Why are the US highway signs green?

A set of green route destination signs over a California highway

Photo: Gabriel Bouys/AFP (Getty Images)

Motorway signs is a ubiquitous part of America’s infrastructure iconography. The American highway shields are probably the most well-known mass-produced piece of aluminum in the country. However, the countless green signs that point every thoroughfare is a subtle basis for millions of journeys, from daily commutes to holiday road trips. These provide all necessary information to navigate the system, such as the upcoming exits and mileage to additional winding destinations. The design of these signs has also remained largely the same since the creation of the Interstate Highway System. But why was green chosen as the official colour?

According to Arizona Department of Transportation, green is used because it is a “bold” color. The green background of the sign tends to blend in with the greens, blues and browns of the natural landscape, while providing a nice contrasting surface for white text. John LaBarbera, an ADOT public information officer, stated, “It blends in enough to be considered part of the landscape, but sticks out enough to be noticed when you need it.” This explanation from ADOT covers the intuitive thinking behind the choice of color.

The standard for green for signboards originates from the manual on uniform traffic devices (MUTCD). The first edition of the MUTCD was published in 1935 by the American Association of State Highway Officials (today’s AASHTO), a standards body composed of representatives from all state departments of transportation. The initial manual was primarily focused on road markings, warning signs with a black-on-yellow background and regulatory signs in a black-on-white background across the country. There was no standard for guide signs as long distance driving was still not as common as we find it today. Travelers were expected to use route markers and their own maps.

Direction signs were officially standardized as white-on-green background signs in 1954, two years before the passage of the Interstate Highway Act. This significant change was included in a 15-page supplement to the 1948 edition of the MUTCD. This supplement also stipulates that stop signs must be white text on a red background. Before this change, stop signs were allowed to be either black or red text on a yellow background, in line with the other warning signs.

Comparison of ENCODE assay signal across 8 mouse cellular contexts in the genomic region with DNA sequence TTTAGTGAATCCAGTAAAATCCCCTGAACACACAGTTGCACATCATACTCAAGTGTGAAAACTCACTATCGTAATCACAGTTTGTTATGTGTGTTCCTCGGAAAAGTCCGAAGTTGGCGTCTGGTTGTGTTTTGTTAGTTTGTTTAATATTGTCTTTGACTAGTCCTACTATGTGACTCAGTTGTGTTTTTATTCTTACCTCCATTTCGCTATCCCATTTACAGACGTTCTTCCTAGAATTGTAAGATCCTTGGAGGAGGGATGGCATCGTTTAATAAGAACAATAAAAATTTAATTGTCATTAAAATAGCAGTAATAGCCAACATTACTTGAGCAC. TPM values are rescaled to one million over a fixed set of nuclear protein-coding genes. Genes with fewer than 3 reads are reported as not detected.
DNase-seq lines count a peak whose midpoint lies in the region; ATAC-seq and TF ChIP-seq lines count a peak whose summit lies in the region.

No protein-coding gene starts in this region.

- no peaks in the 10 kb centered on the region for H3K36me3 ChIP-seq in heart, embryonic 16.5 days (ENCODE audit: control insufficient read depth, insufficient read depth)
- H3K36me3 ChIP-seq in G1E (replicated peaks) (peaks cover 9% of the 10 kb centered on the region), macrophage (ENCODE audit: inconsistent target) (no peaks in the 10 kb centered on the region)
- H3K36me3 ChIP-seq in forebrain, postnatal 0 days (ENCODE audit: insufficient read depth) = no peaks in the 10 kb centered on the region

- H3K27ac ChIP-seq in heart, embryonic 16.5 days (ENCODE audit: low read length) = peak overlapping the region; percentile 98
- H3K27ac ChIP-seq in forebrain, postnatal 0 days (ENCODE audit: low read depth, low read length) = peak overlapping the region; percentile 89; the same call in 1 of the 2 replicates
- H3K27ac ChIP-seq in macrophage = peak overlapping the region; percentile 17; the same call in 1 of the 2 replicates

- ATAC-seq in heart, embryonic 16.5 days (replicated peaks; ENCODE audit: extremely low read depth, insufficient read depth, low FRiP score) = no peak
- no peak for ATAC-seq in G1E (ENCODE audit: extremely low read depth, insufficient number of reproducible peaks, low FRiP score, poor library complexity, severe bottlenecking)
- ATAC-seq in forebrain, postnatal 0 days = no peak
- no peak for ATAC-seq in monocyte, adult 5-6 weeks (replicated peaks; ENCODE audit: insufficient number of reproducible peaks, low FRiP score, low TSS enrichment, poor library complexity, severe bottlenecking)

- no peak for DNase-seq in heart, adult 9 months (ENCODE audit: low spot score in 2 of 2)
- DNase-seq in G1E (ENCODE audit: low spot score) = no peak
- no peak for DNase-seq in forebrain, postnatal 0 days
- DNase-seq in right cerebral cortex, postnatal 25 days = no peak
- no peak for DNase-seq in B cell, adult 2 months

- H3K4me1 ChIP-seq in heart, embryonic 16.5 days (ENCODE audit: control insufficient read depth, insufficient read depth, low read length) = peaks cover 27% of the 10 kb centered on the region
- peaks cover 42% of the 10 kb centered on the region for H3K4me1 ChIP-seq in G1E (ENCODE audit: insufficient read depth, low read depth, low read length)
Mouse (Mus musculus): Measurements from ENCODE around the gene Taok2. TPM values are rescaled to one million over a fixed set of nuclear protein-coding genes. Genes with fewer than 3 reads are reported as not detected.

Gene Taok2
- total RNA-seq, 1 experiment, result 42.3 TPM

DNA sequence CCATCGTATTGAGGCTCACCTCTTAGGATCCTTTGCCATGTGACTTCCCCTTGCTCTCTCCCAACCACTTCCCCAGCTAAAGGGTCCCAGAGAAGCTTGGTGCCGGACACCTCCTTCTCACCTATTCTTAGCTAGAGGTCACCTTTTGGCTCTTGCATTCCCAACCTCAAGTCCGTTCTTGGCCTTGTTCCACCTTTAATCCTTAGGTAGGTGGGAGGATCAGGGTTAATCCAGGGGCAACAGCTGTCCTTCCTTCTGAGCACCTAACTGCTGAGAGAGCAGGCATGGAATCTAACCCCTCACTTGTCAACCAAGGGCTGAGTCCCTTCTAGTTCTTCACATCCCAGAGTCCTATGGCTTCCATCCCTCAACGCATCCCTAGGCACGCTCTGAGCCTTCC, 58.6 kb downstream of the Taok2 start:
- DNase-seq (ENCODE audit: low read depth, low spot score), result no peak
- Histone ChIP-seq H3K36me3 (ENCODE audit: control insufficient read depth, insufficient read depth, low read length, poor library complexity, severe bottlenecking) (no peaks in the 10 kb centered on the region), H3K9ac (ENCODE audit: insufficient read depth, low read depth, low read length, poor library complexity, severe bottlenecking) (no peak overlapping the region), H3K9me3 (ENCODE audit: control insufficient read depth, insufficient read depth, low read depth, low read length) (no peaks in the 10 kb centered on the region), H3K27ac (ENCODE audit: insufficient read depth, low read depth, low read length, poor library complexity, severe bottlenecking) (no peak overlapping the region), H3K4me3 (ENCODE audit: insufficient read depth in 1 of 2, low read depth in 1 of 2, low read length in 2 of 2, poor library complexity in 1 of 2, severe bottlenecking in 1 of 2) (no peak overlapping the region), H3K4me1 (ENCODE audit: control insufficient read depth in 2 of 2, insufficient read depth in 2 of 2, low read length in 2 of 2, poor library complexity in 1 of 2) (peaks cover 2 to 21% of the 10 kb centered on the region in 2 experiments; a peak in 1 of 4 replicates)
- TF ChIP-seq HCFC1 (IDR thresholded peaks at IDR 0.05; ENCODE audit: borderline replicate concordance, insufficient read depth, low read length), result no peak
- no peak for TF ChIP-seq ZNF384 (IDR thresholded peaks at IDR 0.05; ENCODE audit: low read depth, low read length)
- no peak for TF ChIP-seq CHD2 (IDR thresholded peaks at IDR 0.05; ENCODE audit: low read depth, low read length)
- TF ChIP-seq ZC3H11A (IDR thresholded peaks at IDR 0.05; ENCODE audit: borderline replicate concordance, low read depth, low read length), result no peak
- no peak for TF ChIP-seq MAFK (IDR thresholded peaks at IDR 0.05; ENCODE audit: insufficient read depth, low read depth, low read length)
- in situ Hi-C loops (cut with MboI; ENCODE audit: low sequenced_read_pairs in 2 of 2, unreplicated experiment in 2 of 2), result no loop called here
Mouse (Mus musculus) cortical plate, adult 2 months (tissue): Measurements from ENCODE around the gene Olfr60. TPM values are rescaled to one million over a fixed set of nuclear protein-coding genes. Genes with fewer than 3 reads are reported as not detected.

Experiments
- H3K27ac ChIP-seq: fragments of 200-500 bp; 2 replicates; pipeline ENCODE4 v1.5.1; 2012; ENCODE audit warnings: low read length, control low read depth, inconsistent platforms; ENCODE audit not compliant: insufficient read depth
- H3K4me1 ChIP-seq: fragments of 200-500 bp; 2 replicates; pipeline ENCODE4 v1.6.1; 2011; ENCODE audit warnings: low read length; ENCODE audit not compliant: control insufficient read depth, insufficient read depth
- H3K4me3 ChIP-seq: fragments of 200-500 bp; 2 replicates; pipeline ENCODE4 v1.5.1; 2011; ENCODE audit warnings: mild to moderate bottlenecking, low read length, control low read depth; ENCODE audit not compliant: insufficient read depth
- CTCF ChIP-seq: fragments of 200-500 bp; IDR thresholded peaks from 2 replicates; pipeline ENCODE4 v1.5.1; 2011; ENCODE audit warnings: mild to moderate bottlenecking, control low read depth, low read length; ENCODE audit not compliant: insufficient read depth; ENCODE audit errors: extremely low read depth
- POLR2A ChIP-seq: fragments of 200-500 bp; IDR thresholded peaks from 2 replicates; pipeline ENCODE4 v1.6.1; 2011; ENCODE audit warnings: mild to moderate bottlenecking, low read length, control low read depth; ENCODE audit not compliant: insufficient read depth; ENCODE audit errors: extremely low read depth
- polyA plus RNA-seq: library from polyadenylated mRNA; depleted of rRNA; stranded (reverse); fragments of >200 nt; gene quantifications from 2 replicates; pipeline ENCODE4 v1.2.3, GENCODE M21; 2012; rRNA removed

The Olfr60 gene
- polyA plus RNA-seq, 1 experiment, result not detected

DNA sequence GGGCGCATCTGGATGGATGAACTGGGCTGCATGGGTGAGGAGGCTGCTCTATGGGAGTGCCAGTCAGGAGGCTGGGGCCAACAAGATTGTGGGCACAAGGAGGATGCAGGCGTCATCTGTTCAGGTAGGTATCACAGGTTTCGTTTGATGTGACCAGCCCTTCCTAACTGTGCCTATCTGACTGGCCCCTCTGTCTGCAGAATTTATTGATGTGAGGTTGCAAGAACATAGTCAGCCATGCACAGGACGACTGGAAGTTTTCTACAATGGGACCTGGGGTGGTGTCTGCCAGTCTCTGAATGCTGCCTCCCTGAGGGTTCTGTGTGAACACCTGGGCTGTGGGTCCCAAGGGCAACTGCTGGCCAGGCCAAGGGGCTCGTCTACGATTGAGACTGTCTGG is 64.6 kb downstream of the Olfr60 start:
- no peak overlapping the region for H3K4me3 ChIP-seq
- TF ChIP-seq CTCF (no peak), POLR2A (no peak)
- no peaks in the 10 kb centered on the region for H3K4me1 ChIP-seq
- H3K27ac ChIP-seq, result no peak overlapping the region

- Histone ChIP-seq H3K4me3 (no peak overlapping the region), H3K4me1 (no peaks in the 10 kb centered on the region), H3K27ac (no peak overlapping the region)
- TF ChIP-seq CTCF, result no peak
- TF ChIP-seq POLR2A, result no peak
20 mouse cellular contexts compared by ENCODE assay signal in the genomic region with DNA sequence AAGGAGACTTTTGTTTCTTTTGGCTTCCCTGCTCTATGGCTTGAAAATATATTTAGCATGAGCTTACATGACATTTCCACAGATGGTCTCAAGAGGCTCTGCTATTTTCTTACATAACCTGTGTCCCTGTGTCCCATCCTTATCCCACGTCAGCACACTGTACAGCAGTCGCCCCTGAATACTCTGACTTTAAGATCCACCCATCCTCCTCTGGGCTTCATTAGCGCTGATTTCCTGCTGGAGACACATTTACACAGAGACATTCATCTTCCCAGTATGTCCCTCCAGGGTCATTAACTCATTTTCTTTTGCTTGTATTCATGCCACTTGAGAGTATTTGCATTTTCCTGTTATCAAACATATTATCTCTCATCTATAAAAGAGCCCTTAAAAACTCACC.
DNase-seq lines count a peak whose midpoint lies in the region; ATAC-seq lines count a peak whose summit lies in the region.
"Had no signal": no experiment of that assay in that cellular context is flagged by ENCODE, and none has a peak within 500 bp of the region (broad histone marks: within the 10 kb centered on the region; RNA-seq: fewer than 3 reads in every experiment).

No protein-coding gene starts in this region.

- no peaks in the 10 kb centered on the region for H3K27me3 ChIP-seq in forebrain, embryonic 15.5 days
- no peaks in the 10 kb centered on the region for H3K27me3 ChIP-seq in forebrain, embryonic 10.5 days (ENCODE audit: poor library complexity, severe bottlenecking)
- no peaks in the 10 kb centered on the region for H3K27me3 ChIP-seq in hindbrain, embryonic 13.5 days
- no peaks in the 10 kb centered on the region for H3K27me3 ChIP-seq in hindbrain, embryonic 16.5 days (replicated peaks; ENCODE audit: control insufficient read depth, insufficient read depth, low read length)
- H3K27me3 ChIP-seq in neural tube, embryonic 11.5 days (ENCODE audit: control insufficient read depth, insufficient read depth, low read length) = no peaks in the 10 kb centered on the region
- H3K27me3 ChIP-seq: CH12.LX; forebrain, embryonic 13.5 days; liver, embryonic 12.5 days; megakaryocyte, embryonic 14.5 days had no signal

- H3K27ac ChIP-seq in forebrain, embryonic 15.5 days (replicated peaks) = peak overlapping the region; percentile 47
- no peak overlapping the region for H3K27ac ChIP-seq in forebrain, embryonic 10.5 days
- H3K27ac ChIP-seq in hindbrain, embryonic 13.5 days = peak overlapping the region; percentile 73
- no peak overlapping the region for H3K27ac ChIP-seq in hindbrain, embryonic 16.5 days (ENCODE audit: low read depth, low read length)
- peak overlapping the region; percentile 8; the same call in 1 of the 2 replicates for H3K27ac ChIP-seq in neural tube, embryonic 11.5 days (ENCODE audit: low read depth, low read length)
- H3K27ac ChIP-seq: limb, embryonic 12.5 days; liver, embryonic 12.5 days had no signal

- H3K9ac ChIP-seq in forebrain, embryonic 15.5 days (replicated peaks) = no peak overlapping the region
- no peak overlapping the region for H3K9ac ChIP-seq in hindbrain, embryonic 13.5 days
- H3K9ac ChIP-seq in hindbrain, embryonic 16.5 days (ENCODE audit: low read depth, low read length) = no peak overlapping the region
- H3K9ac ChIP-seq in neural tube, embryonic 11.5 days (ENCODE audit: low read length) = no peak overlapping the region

Direction signs were officially standardized as white-on-green background signs in 1954, two years before the passage of the Interstate Highway Act. This significant change was included in a 15-page supplement to the 1948 edition of the MUTCD. This supplement also stipulates that stop signs must be white text on a red background. Before this change, stop signs were allowed to be either black or red text on a yellow background, in line with the other warning signs. AASHO avoided red plates in the 1930s because fade-resistant red paint finishes did not yet exist.

A recreation of a vintage black text on yellow background stop sign.

Photo: artistmac / flickr

The current 2009 edition of the the manual on uniform traffic devices specifies the standard for color signs in section 2D.03.02:

“Except as otherwise provided in this manual for individual signs or groups of signs, directional signs on streets and highways shall have a white message and border on a green background. All messages, borders and explanations shall be retroreflective, and all backgrounds shall be retroreflective or illuminated.”

Without this standard, the US could have ended up with a kaleidoscope of character colors. Arizona once even experimented with color-coded signs based on direction. Blue for westbound signs, brown for eastbound signs, orange for northbound signs and green for southbound signs.

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